MADRID: The main candidates in Spain’s fourth national election in four years have already dismissed several possible scenarios for forming a government by agreement should the result be inconclusive.
But all parties are well aware that voters do not want a fifth election, and they might have to strike a deal in the end.
Here are possible scenarios:
MINORITY SOCIALIST GOVERNMENT
The most likely scenario. Acting Prime Minister Pedro Sanchez’s Socialists lead in opinion polls though most see them winning slightly fewer seats than in the previous election in in April, down from 123 out of 350 to about 120.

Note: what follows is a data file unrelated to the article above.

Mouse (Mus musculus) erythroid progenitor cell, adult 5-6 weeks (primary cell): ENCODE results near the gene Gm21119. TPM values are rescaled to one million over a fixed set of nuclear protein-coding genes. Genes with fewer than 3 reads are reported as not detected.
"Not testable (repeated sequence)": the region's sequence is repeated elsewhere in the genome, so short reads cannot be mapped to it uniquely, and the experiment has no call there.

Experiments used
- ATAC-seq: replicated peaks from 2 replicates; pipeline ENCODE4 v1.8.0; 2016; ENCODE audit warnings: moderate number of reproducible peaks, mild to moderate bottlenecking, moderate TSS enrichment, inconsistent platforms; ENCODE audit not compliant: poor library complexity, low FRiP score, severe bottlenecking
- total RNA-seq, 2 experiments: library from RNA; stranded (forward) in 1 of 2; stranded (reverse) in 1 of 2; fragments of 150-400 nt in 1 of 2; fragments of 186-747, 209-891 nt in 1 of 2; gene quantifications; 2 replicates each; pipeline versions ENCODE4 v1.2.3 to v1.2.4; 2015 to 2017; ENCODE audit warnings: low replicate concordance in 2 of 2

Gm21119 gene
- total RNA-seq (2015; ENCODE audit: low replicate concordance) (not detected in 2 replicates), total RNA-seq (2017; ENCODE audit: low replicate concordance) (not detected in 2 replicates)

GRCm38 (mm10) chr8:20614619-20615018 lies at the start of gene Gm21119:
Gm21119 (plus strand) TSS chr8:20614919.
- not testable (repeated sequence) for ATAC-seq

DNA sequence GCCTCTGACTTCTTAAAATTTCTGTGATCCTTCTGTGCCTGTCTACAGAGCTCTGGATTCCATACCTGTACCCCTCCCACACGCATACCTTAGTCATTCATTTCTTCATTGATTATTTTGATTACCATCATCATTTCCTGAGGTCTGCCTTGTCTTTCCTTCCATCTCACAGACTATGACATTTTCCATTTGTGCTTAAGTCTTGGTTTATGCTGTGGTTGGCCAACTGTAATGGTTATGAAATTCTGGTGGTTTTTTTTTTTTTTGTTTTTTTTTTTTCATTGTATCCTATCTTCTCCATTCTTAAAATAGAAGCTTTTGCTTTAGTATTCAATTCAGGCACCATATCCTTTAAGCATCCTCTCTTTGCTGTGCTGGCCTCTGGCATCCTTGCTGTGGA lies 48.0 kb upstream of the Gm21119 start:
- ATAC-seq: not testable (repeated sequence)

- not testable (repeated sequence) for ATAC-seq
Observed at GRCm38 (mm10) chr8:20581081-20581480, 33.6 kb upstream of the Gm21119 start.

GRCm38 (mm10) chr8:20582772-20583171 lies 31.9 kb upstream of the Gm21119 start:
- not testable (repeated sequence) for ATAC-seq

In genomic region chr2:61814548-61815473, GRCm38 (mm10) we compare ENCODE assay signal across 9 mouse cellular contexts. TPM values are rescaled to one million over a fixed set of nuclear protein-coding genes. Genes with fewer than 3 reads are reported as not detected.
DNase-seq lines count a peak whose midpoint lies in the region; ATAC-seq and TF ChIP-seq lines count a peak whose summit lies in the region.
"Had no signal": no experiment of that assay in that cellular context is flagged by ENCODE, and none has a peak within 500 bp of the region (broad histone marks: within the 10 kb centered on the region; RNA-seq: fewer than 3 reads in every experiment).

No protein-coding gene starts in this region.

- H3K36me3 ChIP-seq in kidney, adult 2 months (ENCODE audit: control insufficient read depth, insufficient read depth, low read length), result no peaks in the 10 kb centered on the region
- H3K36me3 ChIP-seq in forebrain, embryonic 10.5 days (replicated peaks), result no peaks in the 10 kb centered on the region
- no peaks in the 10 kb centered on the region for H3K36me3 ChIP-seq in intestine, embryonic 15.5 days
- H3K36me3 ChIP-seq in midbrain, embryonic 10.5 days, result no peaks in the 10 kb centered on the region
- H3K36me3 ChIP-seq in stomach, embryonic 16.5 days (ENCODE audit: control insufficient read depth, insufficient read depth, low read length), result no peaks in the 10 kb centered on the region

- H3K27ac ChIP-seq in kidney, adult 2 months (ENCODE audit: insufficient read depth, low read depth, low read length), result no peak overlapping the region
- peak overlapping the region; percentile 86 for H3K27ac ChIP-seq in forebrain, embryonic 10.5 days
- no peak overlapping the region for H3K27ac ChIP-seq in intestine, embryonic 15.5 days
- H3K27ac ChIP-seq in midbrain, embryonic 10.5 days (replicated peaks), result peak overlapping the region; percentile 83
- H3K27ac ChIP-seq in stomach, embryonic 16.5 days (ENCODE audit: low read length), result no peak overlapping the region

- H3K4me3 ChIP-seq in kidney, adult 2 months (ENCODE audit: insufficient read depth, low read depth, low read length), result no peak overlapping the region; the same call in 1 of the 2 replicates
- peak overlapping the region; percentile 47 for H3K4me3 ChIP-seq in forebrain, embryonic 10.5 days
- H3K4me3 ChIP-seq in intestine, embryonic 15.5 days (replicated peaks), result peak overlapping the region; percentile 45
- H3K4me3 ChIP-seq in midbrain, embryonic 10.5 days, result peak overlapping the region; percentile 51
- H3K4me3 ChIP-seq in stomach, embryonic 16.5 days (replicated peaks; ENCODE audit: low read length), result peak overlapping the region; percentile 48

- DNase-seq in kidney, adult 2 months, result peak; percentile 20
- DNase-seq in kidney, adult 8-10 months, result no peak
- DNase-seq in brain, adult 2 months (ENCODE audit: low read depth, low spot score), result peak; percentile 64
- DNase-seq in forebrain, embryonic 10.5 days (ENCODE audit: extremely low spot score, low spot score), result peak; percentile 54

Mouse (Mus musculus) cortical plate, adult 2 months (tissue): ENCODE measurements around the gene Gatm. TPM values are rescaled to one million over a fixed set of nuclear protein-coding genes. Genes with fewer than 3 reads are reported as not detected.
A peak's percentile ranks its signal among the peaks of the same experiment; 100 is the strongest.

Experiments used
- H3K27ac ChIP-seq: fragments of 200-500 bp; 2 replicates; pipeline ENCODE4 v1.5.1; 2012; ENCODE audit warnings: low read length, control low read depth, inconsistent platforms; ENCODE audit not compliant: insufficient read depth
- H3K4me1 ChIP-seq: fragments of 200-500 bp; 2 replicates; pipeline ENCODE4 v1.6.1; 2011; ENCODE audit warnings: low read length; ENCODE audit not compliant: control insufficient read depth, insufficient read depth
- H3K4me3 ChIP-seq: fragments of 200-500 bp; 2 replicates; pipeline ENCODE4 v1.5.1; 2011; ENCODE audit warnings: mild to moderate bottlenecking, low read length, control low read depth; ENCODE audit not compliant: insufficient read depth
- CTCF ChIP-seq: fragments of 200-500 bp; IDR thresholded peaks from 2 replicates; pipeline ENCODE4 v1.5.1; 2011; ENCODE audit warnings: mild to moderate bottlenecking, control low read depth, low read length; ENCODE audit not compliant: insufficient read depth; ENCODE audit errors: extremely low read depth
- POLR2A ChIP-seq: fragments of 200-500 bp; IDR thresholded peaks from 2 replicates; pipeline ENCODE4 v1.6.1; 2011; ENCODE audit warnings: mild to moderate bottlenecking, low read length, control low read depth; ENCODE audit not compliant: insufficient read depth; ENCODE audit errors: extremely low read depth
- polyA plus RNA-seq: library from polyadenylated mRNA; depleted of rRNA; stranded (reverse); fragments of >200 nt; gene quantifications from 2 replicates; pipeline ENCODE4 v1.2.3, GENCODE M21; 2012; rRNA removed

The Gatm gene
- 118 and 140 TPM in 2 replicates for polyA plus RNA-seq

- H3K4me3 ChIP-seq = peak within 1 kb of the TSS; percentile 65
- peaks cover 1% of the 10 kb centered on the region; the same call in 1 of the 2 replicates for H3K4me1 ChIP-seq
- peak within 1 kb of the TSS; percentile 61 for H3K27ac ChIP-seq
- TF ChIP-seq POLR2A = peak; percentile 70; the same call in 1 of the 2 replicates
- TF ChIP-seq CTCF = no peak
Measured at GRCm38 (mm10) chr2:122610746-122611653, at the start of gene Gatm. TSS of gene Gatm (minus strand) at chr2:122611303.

The question is who their allies could be. In the past, their natural partners would have been the far-left Unidas Podemos. But there is bad blood between them after failed talks following the April election. And their chances of having enough seats to govern together are slim.
Other options could include a pact which regional parties would join, but considering the tensions over Catalonia’s independence drive, that would also be tricky.
The option gaining traction would be an unusual one – the conservative People’s Party (PP) abstaining in parliament to let Sanchez be voted in as prime minister.
But their support would not come for free and would likely come at the last minute to avoid a repeat election. It would not guarantee the budget can be adopted or that the government would last.